Administrative remedies are generally deemed exhausted through the use of formal grievance procedures. Giano v. Goord, 380 F.3d 670, 675 (2d Cir. 2004); Lewis, 281 F.Supp.2d at 433. However, the Second Circuit has recognized that remedies may sometimes be exhausted through the use of informal channels such as contacting the OCFS ombudsman with complaints or reporting suspected cases of abuse to the New York State Child Abuse Hotline. Lewis, 281 F.Supp.2d at 433-34 (citing Ortiz v. McBride, 323 F.3d 191, 194 (2d Cir. 2003); Marvin v. Goord, 255 F.3d 40, 43 (2d Cir. 2001)).

In deciding whether a plaintiff's informal efforts suffice, it should be determined whether the plaintiff made a "reasonable attempt" to exhaust administrative remedies. See O'Connor v. Featherston, No. 01 CIV. 3251, 2002 WL 818085, at *2 (S.D.N.Y. Apr. 29, 2002) (listing plaintiff's "reasonable attempt" to exhaust administrative remedies as one reason courts have found exhaustion of remedies outside a grievance procedure.); Heath v. Saddlemire, No. 9:96-CV-1998, 2002 WL 31242204, at *13-14 (N.D.N.Y. Oct. 7, 2002) (Scullin, J.). However, inmate plaintiffs need only exhaust "available" remedies. Abney v. McGinnis, 380 F.3d 663, 667 (2d Cir. 2004). Grievance procedures may be deemed unavailable "where [the] plaintiff is unaware of the grievance procedures or did not understand [them] or where defendants' behavior prevents plaintiff from seeking administrative remedies." Murrary v. Palmer, No. 9:03-CV-1010, 2010 WL 1235591, at *5 (N.D.N.Y. Mar. 31, 2010) (Suddaby, J.).

Defendants submit that before arriving at Highland all residents are instructed on how to file grievances against staff at OCFS facilities. See Mallick Aff., ¶ 4. The instructions are then repeated when residents arrive at Highland and they are given an OCFS Resident Manual that explains the grievance procedure to them. Id. ¶ 5. Residents are instructed on how to fill out grievance forms and where to place the completed forms. Id. ¶ 6. If they choose to file a grievance, residents must do so within 14 days of an incident and grievances must be investigated and a decision rendered within seven days from when the grievance was stamped and logged. Id. The Resident Manual provides additional instructions on how to appeal a decision resulting from the filing of a grievance. See Mallick Aff., Ex. A, Dkt. No. 35-10, 4 ("Resident Manual").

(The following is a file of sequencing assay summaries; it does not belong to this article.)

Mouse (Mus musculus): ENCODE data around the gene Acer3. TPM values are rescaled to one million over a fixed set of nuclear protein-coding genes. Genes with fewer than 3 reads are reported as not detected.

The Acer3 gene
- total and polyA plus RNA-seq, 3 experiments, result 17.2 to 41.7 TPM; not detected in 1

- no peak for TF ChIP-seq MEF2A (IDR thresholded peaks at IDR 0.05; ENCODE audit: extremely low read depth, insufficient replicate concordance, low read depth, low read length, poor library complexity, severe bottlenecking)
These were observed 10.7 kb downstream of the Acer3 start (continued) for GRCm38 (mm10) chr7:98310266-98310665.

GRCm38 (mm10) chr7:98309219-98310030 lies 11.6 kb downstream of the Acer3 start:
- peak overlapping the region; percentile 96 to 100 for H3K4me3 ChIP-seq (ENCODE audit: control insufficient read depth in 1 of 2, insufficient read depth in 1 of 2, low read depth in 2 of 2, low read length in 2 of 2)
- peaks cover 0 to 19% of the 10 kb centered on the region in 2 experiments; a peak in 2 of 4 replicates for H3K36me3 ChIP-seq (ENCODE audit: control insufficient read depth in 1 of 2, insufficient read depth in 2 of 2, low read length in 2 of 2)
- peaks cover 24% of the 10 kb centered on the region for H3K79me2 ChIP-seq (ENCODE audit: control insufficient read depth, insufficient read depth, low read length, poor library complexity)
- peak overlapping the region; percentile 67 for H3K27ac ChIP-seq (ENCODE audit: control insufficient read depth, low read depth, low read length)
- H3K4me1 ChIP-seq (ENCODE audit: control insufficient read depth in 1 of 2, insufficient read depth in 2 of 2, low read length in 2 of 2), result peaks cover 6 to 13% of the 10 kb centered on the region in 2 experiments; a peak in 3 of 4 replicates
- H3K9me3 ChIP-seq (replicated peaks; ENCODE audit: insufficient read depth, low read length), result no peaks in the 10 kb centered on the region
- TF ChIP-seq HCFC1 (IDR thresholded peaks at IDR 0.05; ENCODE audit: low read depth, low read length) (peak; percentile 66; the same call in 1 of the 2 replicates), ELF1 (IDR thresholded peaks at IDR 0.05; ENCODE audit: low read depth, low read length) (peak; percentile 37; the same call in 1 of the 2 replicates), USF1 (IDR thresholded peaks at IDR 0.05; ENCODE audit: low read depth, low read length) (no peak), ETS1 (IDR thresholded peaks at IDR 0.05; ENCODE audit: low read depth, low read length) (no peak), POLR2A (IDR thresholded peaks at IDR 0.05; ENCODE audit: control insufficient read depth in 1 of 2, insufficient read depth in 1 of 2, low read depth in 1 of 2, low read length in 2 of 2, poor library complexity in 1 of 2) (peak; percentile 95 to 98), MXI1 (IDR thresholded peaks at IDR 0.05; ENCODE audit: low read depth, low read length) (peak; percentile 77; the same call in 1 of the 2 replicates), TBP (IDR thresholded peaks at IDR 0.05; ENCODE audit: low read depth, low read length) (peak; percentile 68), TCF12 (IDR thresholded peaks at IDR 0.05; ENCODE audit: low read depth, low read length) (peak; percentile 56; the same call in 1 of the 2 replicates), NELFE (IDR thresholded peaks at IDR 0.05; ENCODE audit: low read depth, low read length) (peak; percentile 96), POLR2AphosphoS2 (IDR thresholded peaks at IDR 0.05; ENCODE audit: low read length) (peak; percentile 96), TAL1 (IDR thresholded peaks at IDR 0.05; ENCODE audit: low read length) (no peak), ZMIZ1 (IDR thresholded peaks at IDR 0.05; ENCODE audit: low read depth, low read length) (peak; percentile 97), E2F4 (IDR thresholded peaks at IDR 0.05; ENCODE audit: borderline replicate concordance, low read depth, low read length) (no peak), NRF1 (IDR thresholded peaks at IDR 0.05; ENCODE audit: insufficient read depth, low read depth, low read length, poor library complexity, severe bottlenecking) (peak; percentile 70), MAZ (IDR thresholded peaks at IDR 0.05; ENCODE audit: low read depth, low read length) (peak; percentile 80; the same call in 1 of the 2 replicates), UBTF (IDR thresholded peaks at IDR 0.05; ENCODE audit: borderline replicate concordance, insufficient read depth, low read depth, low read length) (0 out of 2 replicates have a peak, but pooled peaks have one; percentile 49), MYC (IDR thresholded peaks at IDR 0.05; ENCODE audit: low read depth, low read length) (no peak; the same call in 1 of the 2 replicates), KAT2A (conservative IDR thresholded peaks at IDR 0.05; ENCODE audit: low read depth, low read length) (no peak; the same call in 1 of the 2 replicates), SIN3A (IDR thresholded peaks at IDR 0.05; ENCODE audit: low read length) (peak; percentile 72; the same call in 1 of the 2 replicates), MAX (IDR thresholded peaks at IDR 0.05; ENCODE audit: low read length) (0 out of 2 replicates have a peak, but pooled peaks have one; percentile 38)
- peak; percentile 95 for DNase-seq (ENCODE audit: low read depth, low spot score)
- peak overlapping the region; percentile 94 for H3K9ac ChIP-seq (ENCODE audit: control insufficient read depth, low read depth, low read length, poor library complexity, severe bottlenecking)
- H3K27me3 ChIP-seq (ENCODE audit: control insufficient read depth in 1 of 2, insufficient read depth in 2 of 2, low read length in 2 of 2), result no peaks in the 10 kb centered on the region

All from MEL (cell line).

According to the facility director, "[i]f a resident does not wish to use the formal grievance program, he may alternatively contact the OCFS ombudsman and state his complaint." Mallick Aff. ¶ 9; Resident Manual, 6. Additionally, the Resident Manual provides that a resident may tell his assigned counselor or any other employee about his concerns regarding treatment at the facility. See Resident Manual, 6.

Defendants allege Lewis received a copy of the Resident Manual during orientation at Highland however they have not provided any documentation establishing plaintiff's receipt of a Resident Manual. See Resident Manual, i (providing line for youth signature and date). Lewis acknowledged that he received something "similar" to the Resident Manual displayed to him at his deposition, see Lewis Dep. at 87:12-88:12, but maintains he was unaware of any grievance procedure in place at Highland. Lewis Aff. ¶ 9.

It is undisputed that Lewis did not file a formal complaint through Highland's grievance program nor did he contact the OCFS ombudsman. However those avenues are not the exclusive means for a resident to express concerns. The Resident Manual provides a variety of formal and informal options for residents to express concerns regarding treatment at the facility. See e.g., Resident Manual, 3 (pursuant to the formal Resident Grievance Program, residents "may file a grievance about any action or situation that personally affects" them) (emphasis added); id. at 6 (residents can tell staff they would like to call the ombudsman or "may write the ombudsman directly") (emphasis added); id. ("You may tell your concerns to the counselor assigned to your unit or to any other employee.") (emphasis added).

Plaintiff followed one of the options available in the Resident Manual -- telling his assigned counselor or "any other employee" about his concerns. Viewing the facts in the light most favorable to Lewis, he made a complaint through an authorized channel by telling Dr. Shahbaz Mallick, a Highland employee, during his counseling session that Mollette caused his injury by initiating the PRT. See Investigation File, 7, 15, 58. Nothing in the Resident Manual presents the grievance program as mandatory or exclusive nor does it list the order in which the options are to be undertaken.

Lewis' age at the time of the incident and his contention that he was never informed of the grievance procedure at Highland also weigh in favor of concluding that grievance processes were "unavailable" to plaintiff. Plaintiff was 15 years old and residing in a Mental Health Unit at the time of the incident.*fn8 Therefore defendants' motion for summary judgment based on plaintiff's failure to exhaust his administrative remedies will be denied.